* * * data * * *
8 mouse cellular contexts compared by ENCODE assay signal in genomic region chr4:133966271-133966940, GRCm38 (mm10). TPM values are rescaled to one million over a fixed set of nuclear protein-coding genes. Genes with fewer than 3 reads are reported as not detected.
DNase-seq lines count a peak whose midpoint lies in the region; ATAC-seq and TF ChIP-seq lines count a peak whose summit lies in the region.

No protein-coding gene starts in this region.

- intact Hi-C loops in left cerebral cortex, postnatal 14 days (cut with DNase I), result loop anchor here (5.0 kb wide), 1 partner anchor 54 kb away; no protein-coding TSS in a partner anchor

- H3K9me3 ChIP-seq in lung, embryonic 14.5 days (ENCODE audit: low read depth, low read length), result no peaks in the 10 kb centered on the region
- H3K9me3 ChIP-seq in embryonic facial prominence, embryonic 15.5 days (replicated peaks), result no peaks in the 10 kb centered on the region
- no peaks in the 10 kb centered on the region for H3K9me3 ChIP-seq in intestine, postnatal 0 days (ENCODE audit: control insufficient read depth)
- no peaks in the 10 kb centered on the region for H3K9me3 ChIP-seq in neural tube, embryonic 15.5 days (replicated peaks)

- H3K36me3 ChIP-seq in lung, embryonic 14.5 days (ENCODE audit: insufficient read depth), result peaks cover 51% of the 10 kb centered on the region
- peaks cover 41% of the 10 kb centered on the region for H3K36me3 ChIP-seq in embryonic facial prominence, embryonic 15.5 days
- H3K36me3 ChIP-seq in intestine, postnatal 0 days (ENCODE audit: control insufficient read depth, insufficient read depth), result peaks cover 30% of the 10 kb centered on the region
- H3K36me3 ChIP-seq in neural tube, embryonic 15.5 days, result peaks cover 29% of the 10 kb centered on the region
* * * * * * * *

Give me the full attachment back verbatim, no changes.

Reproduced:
8 mouse cellular contexts compared by ENCODE assay signal in genomic region chr4:133966271-133966940, GRCm38 (mm10). TPM values are rescaled to one million over a fixed set of nuclear protein-coding genes. Genes with fewer than 3 reads are reported as not detected.
DNase-seq lines count a peak whose midpoint lies in the region; ATAC-seq and TF ChIP-seq lines count a peak whose summit lies in the region.

No protein-coding gene starts in this region.

- intact Hi-C loops in left cerebral cortex, postnatal 14 days (cut with DNase I), result loop anchor here (5.0 kb wide), 1 partner anchor 54 kb away; no protein-coding TSS in a partner anchor

- H3K9me3 ChIP-seq in lung, embryonic 14.5 days (ENCODE audit: low read depth, low read length), result no peaks in the 10 kb centered on the region
- H3K9me3 ChIP-seq in embryonic facial prominence, embryonic 15.5 days (replicated peaks), result no peaks in the 10 kb centered on the region
- no peaks in the 10 kb centered on the region for H3K9me3 ChIP-seq in intestine, postnatal 0 days (ENCODE audit: control insufficient read depth)
- no peaks in the 10 kb centered on the region for H3K9me3 ChIP-seq in neural tube, embryonic 15.5 days (replicated peaks)

- H3K36me3 ChIP-seq in lung, embryonic 14.5 days (ENCODE audit: insufficient read depth), result peaks cover 51% of the 10 kb centered on the region
- peaks cover 41% of the 10 kb centered on the region for H3K36me3 ChIP-seq in embryonic facial prominence, embryonic 15.5 days
- H3K36me3 ChIP-seq in intestine, postnatal 0 days (ENCODE audit: control insufficient read depth, insufficient read depth), result peaks cover 30% of the 10 kb centered on the region
- H3K36me3 ChIP-seq in neural tube, embryonic 15.5 days, result peaks cover 29% of the 10 kb centered on the region